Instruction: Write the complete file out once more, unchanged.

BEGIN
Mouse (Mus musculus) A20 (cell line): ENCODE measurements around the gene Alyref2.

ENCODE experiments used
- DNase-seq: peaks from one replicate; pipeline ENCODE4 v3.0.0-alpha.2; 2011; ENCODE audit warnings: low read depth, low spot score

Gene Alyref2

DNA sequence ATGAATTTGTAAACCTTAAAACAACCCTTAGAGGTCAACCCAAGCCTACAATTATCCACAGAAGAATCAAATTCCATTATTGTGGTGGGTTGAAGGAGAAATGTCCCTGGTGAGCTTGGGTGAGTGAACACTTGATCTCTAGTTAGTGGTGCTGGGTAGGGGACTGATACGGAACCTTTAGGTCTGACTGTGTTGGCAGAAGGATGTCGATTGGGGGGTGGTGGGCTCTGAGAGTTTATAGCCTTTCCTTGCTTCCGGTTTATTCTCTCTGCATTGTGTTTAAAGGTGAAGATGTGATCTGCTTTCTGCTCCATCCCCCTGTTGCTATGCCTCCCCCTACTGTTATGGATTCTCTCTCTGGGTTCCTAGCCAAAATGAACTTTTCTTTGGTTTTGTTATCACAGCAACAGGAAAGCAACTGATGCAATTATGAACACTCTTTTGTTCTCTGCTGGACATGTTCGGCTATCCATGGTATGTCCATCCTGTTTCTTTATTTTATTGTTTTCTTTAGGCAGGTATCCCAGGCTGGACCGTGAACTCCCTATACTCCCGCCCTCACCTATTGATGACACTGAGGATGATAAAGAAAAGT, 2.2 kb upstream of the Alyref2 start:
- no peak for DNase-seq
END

Mouse (Mus musculus) A20 (cell line): ENCODE measurements around the gene Alyref2.

ENCODE experiments used
- DNase-seq: peaks from one replicate; pipeline ENCODE4 v3.0.0-alpha.2; 2011; ENCODE audit warnings: low read depth, low spot score

Gene Alyref2

DNA sequence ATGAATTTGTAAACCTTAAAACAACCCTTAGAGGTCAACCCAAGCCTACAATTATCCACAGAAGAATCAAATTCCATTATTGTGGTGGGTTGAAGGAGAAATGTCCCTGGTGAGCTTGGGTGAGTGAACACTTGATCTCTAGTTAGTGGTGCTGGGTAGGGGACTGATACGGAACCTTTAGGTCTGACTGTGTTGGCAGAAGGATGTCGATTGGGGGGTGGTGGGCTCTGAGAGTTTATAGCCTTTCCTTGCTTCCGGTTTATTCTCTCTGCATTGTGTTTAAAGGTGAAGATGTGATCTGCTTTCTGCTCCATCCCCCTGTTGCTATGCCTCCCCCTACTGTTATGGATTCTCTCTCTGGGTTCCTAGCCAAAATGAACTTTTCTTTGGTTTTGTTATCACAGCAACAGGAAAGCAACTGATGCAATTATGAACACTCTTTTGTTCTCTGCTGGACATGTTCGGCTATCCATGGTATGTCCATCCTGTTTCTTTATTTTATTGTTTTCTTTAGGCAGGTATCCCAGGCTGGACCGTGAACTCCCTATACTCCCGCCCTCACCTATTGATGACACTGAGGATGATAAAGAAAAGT, 2.2 kb upstream of the Alyref2 start:
- no peak for DNase-seq